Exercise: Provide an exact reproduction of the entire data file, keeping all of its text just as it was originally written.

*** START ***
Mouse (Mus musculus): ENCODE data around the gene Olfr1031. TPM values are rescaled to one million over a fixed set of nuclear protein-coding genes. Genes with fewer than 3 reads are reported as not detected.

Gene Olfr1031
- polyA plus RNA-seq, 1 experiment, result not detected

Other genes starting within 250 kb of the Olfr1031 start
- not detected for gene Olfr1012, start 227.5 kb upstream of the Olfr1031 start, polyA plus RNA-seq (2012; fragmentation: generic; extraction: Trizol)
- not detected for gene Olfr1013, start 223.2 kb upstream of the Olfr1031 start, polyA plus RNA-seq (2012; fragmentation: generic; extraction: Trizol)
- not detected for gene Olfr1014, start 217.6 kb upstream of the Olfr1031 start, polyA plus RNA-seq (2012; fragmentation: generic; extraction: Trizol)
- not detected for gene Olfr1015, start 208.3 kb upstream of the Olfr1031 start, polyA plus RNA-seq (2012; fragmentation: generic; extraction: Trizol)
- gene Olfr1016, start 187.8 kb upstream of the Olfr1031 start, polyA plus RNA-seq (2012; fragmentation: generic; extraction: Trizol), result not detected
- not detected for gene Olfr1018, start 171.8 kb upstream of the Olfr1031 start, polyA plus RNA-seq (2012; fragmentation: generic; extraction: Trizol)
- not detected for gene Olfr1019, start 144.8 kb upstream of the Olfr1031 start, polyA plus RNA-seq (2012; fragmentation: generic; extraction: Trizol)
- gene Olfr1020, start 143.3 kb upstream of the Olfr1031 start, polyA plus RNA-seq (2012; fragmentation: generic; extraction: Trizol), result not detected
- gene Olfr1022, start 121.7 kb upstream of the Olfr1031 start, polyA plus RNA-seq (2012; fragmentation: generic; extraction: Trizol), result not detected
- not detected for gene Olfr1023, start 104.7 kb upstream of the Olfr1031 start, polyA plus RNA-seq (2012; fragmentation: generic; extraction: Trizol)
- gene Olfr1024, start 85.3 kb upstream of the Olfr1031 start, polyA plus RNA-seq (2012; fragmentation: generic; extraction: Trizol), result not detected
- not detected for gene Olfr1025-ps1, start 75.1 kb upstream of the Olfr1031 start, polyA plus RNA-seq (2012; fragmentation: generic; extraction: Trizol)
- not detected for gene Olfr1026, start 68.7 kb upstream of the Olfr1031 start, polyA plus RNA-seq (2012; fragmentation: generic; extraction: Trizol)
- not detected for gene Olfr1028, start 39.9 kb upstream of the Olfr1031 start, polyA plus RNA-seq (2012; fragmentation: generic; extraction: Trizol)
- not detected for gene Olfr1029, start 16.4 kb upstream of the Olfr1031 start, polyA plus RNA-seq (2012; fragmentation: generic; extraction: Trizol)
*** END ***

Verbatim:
Mouse (Mus musculus): ENCODE data around the gene Olfr1031. TPM values are rescaled to one million over a fixed set of nuclear protein-coding genes. Genes with fewer than 3 reads are reported as not detected.

Gene Olfr1031
- polyA plus RNA-seq, 1 experiment, result not detected

Other genes starting within 250 kb of the Olfr1031 start
- not detected for gene Olfr1012, start 227.5 kb upstream of the Olfr1031 start, polyA plus RNA-seq (2012; fragmentation: generic; extraction: Trizol)
- not detected for gene Olfr1013, start 223.2 kb upstream of the Olfr1031 start, polyA plus RNA-seq (2012; fragmentation: generic; extraction: Trizol)
- not detected for gene Olfr1014, start 217.6 kb upstream of the Olfr1031 start, polyA plus RNA-seq (2012; fragmentation: generic; extraction: Trizol)
- not detected for gene Olfr1015, start 208.3 kb upstream of the Olfr1031 start, polyA plus RNA-seq (2012; fragmentation: generic; extraction: Trizol)
- gene Olfr1016, start 187.8 kb upstream of the Olfr1031 start, polyA plus RNA-seq (2012; fragmentation: generic; extraction: Trizol), result not detected
- not detected for gene Olfr1018, start 171.8 kb upstream of the Olfr1031 start, polyA plus RNA-seq (2012; fragmentation: generic; extraction: Trizol)
- not detected for gene Olfr1019, start 144.8 kb upstream of the Olfr1031 start, polyA plus RNA-seq (2012; fragmentation: generic; extraction: Trizol)
- gene Olfr1020, start 143.3 kb upstream of the Olfr1031 start, polyA plus RNA-seq (2012; fragmentation: generic; extraction: Trizol), result not detected
- gene Olfr1022, start 121.7 kb upstream of the Olfr1031 start, polyA plus RNA-seq (2012; fragmentation: generic; extraction: Trizol), result not detected
- not detected for gene Olfr1023, start 104.7 kb upstream of the Olfr1031 start, polyA plus RNA-seq (2012; fragmentation: generic; extraction: Trizol)
- gene Olfr1024, start 85.3 kb upstream of the Olfr1031 start, polyA plus RNA-seq (2012; fragmentation: generic; extraction: Trizol), result not detected
- not detected for gene Olfr1025-ps1, start 75.1 kb upstream of the Olfr1031 start, polyA plus RNA-seq (2012; fragmentation: generic; extraction: Trizol)
- not detected for gene Olfr1026, start 68.7 kb upstream of the Olfr1031 start, polyA plus RNA-seq (2012; fragmentation: generic; extraction: Trizol)
- not detected for gene Olfr1028, start 39.9 kb upstream of the Olfr1031 start, polyA plus RNA-seq (2012; fragmentation: generic; extraction: Trizol)
- not detected for gene Olfr1029, start 16.4 kb upstream of the Olfr1031 start, polyA plus RNA-seq (2012; fragmentation: generic; extraction: Trizol)